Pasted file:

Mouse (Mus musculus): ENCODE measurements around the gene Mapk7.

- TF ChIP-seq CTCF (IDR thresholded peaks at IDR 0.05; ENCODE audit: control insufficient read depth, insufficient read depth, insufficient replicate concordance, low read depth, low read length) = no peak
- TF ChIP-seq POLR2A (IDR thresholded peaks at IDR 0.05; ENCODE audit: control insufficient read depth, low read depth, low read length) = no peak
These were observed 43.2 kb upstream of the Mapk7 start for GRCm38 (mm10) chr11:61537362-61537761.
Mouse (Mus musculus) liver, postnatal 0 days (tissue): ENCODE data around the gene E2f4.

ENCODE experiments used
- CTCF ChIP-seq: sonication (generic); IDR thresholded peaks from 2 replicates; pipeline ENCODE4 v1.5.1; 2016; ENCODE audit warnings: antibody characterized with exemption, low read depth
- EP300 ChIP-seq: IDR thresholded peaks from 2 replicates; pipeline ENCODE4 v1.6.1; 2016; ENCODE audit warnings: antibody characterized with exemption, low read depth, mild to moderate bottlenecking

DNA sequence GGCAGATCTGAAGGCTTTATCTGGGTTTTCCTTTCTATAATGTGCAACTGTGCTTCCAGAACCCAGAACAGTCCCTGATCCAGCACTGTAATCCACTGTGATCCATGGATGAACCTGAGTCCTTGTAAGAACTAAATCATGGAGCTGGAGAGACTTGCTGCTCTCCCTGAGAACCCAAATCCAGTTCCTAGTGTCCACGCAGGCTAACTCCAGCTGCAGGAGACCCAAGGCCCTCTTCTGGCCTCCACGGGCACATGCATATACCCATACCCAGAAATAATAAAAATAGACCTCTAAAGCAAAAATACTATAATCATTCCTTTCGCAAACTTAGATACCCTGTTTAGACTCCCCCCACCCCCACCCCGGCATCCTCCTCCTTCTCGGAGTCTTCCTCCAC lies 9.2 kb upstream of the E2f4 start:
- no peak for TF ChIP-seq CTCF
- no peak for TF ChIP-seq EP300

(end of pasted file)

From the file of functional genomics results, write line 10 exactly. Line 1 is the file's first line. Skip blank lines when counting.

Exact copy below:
- no peak for TF ChIP-seq CTCF